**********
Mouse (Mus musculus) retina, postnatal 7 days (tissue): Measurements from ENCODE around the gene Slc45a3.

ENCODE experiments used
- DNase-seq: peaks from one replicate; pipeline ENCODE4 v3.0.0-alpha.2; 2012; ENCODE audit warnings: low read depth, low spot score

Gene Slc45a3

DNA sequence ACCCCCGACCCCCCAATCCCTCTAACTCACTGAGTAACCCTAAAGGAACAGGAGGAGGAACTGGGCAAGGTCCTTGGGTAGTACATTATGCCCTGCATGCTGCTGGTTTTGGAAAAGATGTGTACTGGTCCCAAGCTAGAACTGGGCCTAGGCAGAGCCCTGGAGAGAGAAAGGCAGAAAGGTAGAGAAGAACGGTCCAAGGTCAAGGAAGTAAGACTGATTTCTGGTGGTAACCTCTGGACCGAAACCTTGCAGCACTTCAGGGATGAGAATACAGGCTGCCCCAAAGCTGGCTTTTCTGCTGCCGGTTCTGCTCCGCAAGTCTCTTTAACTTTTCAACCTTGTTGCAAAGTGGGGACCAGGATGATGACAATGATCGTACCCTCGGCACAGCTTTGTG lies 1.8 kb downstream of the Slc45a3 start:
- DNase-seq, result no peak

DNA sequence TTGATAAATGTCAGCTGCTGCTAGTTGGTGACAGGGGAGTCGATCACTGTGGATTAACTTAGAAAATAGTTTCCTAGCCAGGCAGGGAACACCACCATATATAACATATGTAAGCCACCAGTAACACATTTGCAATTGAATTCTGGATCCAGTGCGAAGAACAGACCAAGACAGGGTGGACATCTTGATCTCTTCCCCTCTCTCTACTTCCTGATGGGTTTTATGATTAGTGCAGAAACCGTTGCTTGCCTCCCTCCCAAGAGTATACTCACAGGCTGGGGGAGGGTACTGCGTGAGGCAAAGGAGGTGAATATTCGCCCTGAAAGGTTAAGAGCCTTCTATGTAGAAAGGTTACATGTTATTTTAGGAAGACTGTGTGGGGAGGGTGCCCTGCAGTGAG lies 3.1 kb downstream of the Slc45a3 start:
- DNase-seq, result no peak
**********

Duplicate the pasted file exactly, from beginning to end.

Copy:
Mouse (Mus musculus) retina, postnatal 7 days (tissue): Measurements from ENCODE around the gene Slc45a3.

ENCODE experiments used
- DNase-seq: peaks from one replicate; pipeline ENCODE4 v3.0.0-alpha.2; 2012; ENCODE audit warnings: low read depth, low spot score

Gene Slc45a3

DNA sequence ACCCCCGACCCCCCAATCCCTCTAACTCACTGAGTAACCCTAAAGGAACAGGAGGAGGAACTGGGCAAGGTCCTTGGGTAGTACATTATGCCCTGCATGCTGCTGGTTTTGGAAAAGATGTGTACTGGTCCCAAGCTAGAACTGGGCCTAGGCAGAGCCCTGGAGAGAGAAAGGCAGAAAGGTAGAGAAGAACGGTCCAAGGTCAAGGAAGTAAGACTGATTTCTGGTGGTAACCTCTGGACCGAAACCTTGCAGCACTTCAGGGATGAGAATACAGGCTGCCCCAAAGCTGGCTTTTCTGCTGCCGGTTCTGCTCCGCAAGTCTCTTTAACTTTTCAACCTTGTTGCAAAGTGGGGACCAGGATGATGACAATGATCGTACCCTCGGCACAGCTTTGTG lies 1.8 kb downstream of the Slc45a3 start:
- DNase-seq, result no peak

DNA sequence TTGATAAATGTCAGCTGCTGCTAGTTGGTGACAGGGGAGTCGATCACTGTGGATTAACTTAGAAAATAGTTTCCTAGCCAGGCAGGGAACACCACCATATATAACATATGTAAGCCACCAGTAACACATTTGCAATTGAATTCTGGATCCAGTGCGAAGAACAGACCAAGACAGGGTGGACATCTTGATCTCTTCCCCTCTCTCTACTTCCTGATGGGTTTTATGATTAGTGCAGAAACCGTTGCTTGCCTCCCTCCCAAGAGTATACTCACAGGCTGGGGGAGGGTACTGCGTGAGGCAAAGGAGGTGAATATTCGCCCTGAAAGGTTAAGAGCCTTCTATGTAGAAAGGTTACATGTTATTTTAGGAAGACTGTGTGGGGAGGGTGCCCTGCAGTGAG lies 3.1 kb downstream of the Slc45a3 start:
- DNase-seq, result no peak